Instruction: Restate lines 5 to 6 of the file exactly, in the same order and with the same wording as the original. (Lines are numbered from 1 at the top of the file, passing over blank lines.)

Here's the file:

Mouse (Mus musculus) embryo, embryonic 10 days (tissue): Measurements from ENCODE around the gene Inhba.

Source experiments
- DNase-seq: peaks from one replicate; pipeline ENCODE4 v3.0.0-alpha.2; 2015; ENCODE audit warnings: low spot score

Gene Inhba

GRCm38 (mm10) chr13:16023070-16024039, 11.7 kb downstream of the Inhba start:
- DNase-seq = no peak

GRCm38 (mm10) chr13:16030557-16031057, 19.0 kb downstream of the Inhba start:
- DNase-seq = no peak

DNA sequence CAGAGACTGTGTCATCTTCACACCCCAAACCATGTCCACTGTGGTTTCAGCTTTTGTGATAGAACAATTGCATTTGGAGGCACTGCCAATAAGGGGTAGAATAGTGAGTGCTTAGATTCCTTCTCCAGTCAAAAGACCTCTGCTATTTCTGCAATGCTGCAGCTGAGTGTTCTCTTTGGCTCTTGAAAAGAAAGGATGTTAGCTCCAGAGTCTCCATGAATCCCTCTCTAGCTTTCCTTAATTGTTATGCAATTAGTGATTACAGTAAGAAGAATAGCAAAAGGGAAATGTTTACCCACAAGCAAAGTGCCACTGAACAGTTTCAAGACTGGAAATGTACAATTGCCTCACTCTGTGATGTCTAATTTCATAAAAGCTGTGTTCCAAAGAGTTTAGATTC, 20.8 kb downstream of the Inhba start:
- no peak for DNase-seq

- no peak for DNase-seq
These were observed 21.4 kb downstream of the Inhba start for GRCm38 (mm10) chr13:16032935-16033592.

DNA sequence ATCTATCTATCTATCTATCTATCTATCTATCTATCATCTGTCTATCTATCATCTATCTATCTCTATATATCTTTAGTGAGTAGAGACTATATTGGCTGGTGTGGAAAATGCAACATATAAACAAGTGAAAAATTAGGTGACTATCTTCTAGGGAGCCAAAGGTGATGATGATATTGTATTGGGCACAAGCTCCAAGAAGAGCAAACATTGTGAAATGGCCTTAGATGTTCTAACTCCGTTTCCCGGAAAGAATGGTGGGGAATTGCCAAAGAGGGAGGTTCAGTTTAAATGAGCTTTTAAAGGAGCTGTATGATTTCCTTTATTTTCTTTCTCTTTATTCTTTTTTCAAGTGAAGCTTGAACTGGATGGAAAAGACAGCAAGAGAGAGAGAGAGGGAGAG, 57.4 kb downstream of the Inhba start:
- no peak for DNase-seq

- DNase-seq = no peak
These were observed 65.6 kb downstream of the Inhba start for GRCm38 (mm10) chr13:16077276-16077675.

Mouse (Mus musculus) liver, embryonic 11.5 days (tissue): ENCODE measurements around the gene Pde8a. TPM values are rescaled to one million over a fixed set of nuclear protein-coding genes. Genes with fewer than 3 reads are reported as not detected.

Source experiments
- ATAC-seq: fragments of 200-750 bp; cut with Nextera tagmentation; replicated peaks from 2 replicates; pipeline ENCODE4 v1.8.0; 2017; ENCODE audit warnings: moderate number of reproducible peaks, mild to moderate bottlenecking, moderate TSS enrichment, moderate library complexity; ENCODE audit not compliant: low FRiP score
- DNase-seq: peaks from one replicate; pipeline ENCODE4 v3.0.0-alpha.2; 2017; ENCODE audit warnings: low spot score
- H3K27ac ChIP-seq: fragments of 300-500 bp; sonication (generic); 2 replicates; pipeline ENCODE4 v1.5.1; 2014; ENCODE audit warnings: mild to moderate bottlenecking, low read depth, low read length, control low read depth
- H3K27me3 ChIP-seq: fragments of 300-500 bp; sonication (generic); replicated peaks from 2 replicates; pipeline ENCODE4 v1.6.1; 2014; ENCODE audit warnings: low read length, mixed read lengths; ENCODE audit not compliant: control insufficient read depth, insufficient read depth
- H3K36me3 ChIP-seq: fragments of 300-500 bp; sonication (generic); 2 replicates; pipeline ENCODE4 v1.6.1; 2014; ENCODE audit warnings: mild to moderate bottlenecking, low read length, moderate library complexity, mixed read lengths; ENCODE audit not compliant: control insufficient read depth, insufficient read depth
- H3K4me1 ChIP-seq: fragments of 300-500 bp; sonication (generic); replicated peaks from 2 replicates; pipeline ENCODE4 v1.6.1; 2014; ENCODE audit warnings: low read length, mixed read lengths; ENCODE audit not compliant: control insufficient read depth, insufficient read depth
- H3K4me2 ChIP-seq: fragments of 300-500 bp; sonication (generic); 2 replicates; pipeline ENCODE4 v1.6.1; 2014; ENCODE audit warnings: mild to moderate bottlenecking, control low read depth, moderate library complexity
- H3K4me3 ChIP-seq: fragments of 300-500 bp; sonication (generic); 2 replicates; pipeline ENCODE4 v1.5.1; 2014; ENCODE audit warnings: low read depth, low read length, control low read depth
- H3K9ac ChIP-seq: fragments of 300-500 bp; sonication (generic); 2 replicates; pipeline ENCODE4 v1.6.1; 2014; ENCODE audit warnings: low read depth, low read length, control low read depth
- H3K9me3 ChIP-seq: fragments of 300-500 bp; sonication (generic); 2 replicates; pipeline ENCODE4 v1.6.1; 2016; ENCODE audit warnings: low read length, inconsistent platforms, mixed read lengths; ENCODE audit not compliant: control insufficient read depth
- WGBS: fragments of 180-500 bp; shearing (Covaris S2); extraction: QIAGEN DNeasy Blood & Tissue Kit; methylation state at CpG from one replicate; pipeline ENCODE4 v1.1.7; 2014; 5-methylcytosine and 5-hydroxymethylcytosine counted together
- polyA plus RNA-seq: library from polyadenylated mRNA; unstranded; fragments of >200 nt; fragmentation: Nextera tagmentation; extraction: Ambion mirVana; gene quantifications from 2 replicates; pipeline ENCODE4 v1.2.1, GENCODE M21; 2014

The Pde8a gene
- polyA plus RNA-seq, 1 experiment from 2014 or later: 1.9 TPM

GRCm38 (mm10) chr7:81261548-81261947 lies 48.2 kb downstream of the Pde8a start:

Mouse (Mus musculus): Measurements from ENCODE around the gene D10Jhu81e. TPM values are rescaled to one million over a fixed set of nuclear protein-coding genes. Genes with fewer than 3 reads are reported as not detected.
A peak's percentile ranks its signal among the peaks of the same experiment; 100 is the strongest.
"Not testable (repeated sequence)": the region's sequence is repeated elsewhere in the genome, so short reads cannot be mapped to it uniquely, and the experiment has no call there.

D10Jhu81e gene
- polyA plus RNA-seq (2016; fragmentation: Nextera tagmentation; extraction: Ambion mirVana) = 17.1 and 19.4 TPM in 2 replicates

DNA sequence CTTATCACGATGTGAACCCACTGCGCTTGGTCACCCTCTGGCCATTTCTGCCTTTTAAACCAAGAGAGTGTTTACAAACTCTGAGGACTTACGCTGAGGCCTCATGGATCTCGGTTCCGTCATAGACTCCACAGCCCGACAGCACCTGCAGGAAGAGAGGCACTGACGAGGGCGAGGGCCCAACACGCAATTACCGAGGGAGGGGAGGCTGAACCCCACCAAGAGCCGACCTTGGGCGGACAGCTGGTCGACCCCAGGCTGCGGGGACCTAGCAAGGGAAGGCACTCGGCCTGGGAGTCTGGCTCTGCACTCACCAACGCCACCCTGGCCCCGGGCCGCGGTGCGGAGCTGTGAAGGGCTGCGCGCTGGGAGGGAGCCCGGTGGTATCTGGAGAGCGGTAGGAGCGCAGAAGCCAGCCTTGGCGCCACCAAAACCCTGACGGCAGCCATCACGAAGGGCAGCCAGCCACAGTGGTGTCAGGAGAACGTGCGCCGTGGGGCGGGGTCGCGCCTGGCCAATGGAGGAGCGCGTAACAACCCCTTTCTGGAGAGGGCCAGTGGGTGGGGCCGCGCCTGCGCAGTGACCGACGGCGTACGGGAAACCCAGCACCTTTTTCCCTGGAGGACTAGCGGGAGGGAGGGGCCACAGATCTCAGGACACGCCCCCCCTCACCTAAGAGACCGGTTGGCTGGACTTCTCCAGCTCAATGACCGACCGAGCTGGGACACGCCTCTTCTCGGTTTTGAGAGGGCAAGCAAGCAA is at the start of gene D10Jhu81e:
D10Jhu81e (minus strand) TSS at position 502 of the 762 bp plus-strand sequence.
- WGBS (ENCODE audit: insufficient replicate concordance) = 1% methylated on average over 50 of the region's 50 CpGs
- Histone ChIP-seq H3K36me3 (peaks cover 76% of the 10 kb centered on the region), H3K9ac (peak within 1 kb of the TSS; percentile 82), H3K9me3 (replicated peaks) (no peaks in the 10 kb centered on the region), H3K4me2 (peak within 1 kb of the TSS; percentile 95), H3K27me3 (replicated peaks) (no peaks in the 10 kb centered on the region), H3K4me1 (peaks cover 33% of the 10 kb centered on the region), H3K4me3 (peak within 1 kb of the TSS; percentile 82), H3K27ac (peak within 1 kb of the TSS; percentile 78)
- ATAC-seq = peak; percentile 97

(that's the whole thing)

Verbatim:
GRCm38 (mm10) chr13:16023070-16024039, 11.7 kb downstream of the Inhba start:
- DNase-seq = no peak